Stakes are high in Indonesia as Aussie beef import cuts mean frantic local chefs can’t meet voracious demand
INDONESIAN restaurants have run out of beef and customers are furious after a fourday beef ban, sparked by a cut to Australian cattle imports.
As the final day of butcher protests dragged by, the country’s trade minister last night lost his job following public anger over rocketing meat prices and shortages.
The upheaval was caused by a shock decision last month to drastically cut the number of cattle being imported from Australia from 250,000 to 50,000 this quarter.
And despite an extra 50,000 slaughter-ready cattle now being ordered, Jakarta traders are still struggling to maintain business without Aussie beef.
The Indonesian minister’s sacking came as Agriculture Minister Barnaby Joyce warned it was “vitally important for … affordable food prices for Indonesia that this long-established and beneficial trade be maintained”.
Restaurateur Ery Usman, who owns the Barangin Padang restaurant in Jakarta, said the butcher protests had seen him run out of beef.
“I can’t get any beef in the market so far, so we don’t provide any beef menu in my restaurant at the moment,” he said. “I hope tomorrow I can get the beef again.”
He said there was wide speculation the shortage was related to cuts to Australian imports, although he just wanted the problem fixed.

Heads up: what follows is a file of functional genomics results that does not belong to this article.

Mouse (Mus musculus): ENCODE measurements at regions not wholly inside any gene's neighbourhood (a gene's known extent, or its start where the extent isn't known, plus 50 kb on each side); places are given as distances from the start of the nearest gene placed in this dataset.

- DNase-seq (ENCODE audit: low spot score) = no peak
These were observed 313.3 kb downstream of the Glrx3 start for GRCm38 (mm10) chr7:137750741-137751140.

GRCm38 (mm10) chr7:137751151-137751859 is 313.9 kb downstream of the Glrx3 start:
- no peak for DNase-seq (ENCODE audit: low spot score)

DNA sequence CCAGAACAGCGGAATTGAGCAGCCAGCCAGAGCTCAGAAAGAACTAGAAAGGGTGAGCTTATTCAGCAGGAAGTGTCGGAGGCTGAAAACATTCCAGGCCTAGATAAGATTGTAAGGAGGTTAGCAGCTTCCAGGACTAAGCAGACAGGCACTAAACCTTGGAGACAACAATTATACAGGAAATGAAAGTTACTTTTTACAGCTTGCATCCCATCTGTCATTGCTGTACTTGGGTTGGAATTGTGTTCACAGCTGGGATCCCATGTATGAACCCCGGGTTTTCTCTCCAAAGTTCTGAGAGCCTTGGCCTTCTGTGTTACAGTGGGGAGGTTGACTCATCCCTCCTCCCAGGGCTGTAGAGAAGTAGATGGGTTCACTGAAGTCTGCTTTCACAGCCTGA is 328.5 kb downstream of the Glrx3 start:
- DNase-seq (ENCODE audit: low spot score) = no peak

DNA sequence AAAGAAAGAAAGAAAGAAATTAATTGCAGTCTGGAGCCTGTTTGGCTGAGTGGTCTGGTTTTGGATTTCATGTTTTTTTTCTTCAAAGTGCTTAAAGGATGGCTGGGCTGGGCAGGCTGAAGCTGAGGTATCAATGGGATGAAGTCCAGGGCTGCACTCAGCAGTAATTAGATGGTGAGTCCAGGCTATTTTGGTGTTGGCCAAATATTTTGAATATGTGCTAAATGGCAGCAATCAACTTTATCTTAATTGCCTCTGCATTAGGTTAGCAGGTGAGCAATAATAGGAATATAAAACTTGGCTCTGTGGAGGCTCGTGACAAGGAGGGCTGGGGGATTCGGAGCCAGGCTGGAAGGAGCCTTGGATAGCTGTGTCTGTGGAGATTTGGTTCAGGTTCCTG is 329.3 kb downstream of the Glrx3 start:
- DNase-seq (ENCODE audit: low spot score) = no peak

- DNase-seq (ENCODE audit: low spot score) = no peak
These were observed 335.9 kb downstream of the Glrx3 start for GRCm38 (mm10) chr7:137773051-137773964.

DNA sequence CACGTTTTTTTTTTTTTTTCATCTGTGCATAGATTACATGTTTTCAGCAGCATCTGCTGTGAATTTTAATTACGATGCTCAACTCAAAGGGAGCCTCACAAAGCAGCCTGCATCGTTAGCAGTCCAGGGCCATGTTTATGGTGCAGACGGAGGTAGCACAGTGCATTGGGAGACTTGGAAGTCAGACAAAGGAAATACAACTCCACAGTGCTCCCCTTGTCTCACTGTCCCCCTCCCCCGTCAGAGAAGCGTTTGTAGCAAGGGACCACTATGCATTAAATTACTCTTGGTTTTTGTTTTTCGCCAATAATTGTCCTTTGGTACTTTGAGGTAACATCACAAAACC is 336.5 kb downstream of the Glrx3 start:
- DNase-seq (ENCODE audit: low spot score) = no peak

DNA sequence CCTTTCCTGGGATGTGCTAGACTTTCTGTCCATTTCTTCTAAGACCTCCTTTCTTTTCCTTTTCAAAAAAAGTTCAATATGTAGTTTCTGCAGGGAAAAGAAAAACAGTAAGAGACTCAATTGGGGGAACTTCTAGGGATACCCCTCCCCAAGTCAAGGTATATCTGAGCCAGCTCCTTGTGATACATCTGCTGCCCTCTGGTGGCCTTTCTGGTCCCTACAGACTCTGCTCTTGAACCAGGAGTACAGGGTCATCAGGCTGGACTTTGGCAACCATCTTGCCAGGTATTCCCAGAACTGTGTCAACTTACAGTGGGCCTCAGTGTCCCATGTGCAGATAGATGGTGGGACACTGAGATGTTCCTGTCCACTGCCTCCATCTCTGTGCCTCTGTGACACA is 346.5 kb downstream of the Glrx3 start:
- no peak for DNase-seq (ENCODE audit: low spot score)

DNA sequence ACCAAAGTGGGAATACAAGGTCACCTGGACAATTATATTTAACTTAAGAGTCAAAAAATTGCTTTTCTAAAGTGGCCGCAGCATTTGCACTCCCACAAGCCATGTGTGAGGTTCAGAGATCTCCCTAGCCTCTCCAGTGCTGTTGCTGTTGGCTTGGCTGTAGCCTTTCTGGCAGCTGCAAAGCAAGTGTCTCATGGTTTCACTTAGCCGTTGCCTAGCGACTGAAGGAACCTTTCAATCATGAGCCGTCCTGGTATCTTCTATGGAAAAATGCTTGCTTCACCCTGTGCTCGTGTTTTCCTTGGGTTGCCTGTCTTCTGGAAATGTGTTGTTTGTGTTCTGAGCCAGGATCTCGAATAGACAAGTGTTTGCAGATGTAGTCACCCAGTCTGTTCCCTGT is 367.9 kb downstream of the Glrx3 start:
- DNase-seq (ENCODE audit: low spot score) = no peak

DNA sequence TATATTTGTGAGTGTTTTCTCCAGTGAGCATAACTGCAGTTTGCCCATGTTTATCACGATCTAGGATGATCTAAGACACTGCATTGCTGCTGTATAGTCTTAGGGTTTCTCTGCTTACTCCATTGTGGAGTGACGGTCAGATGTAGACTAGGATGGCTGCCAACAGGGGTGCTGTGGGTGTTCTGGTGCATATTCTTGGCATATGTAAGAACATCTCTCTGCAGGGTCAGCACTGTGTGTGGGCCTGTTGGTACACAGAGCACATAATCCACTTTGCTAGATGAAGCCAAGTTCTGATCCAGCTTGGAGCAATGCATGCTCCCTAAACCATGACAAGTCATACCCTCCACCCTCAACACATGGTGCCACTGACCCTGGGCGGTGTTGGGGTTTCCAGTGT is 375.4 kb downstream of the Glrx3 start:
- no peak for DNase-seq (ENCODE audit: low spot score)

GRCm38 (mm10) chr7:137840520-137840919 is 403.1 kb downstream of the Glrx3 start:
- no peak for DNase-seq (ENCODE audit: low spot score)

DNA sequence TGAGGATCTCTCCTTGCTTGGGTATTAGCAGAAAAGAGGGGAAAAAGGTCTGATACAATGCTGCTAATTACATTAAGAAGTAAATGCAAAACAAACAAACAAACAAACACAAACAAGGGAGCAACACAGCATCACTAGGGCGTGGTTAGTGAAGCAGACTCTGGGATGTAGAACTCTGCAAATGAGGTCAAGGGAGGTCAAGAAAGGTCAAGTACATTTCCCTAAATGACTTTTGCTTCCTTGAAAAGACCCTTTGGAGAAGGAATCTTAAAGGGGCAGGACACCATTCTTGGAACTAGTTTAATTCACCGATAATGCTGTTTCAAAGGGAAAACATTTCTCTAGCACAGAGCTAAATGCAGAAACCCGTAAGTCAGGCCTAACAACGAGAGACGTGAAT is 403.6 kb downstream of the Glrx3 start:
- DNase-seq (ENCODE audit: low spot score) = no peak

“Most of the menu here is made from beef, so we really need it and the customers are also looking for beef,” he said. “I hope (the) Government can solve this problem soon.”
Jakarta Governor Basuki Tjahaja Purnama has been scathing of the Government’s handling of the quota system, telling the Jakarta Globe it was “basic supply and demand”.
“If demand is higher than supply, then the price will go up,” he said.
“We’re just not ready to be self-sufficient in beef supply.”
Trade Minister Andrew Robb will lead a 200-strong business delegation to Indonesia in November where he’s expected to push for a new annual quota system that would put an end to the volatility in trade for farmers and Indonesian consumers.
He also has been lobbying Indonesia to increase its cattle order in recent weeks.
President of the Australiabased Indonesia Institute Ross Taylor predicted there was more trouble to come.
He said the new Joko Widodo-led Government was still struggling to govern properly and its nationalistic view on self-sufficiency of food did not stack up when it came to the model it already had in place with Australia.